I don't have as much credit as you (no GE for me) but I have a bunch of new accounts as well. Lender for an auto loan didn't care at all. My scores are about the same as yours. Got approved for 0%. They didn't screw me on the deal to get me the rate or anything like that either.

Too many INQs & low AAoA so I'm off to tend the Garden.     Age:21    


     $14k          $8.5K          $7.5k          $7.5k         $6.5k             $6k             $5k            $5k             $5k              $5k           NPSL       @ 0%
Valued Contributor
Dustink
Posts: 2,980
Registered: ‎10-02-2012
0

Re: GECRB has no max limit!!!


FinStar wrote:

ryanbush wrote:

acleynes wrote:

To the original poster, I am really impressed you have so much credit available for a person with a FICO score in the mid to high 600 range.

 

However, I can't help but feel that having so many different credit cards with such high limits, actually makes you look less favorable to a mortgage lender.

 

I know you use less than 1% of your total available credit, but the potential exist for you to spend more in one month than what you might make in an entire year.

 

If I was a lender, that would terrify me.

 

Also, I hope most of your cards don't have any annual fees. 

 

 


@young - He is right though...  I know you claim HHI on your apps but you stated in another thread a while back that you make around 70k if i remember accurately.  You could literally charge twice as much as you make in a year on credit cards...

 

I'm not going to be negative on what you're doing at all but I feel like you will have issues when it comes time for a mortgage...  until them swing away!!! lol


The fact that the OP uses HHI (as an inflationary ratio to offset obtaining higher limits) and aggressively seeking CLIs so frequently (for padding purposes) which allows him to add more debt (last count 10K-11k?) thereby disproportionally giving the illusion of low utilization and shifting balances from one lender to another through balance transfer offers (debt pyramiding).  If the pattern continues long term, it will eventually land on the radar with some lenders - perhaps not today but down the road.  It happens more often than one thinks and lenders do look for this type of behavioral pattern.  At this point it's more of an impulse game and bling factor.

Lenders only care if you default. At worst he will occasionally get declined a CLI ect, but no major problems.

Too many INQs & low AAoA so I'm off to tend the Garden.     Age:21    


     $14k          $8.5K          $7.5k          $7.5k         $6.5k             $6k             $5k            $5k             $5k              $5k           NPSL       @ 0%
Valued Contributor
FinStar
Posts: 5,156
Registered: ‎10-21-2012
0

Re: GECRB has no max limit!!!


Dustink wrote:

FinStar wrote:

ryanbush wrote:

acleynes wrote:

To the original poster, I am really impressed you have so much credit available for a person with a FICO score in the mid to high 600 range.

 

However, I can't help but feel that having so many different credit cards with such high limits, actually makes you look less favorable to a mortgage lender.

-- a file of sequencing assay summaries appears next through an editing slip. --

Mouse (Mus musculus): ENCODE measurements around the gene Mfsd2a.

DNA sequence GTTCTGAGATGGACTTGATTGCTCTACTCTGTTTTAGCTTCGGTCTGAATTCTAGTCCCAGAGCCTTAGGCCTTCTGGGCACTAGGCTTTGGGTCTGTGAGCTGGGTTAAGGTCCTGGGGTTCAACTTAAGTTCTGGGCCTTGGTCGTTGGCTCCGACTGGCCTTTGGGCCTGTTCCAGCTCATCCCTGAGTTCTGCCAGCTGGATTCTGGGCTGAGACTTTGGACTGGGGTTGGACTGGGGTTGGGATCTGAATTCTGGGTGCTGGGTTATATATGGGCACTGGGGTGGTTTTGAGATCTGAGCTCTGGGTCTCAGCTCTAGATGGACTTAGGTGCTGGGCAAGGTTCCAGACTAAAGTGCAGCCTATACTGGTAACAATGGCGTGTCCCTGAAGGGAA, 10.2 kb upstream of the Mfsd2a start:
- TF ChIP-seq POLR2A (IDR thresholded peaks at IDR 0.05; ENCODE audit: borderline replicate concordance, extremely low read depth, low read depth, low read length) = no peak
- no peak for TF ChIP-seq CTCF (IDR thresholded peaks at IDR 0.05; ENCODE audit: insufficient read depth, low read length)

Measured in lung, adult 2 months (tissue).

I know you use less than 1% of your total available credit, but the potential exist for you to spend more in one month than what you might make in an entire year.

 

If I was a lender, that would terrify me.

 

Also, I hope most of your cards don't have any annual fees. 

 

 


@young - He is right though...  I know you claim HHI on your apps but you stated in another thread a while back that you make around 70k if i remember accurately.  You could literally charge twice as much as you make in a year on credit cards...

 

I'm not going to be negative on what you're doing at all but I feel like you will have issues when it comes time for a mortgage...  until them swing away!!! lol


The fact that the OP uses HHI (as an inflationary ratio to offset obtaining higher limits) and aggressively seeking CLIs so frequently (for padding purposes) which allows him to add more debt (last count 10K-11k?) thereby disproportionally giving the illusion of low utilization and shifting balances from one lender to another through balance transfer offers (debt pyramiding).  If the pattern continues long term, it will eventually land on the radar with some lenders - perhaps not today but down the road.  It happens more often than one thinks and lenders do look for this type of behavioral pattern.  At this point it's more of an impulse game and bling factor.

Lenders only care if you default. At worst he will occasionally get declined a CLI ect, but no major problems.


Quite the contrary.  A variety of lenders continually review key risk factors that adverseley impacts or impair their loan portfolios.  So while all are default-sensitive, others do pay attention to how much new credit is aquired (inquiries/new open lines), utilization, credit score/FICO fluctuations, debt pyramiding, etc.  While the OP may coast well for a while, no further credit is extended and experiences no major problems at the moment, keep in mind the economy shifts constantly.  As such, lenders mitigate those risks proactively so if it were to tank again as it did back in 2008 (or other periods), then you can bet most folks who had the "privilege" of these extra/unused open lines of credit will be a sure bet that CLDs or closed lines will be in the works.  Citi, Chase, AMEX, Barclays, FNBO and GECRB are well-documented creditors who do adhere by these standards, even as of today.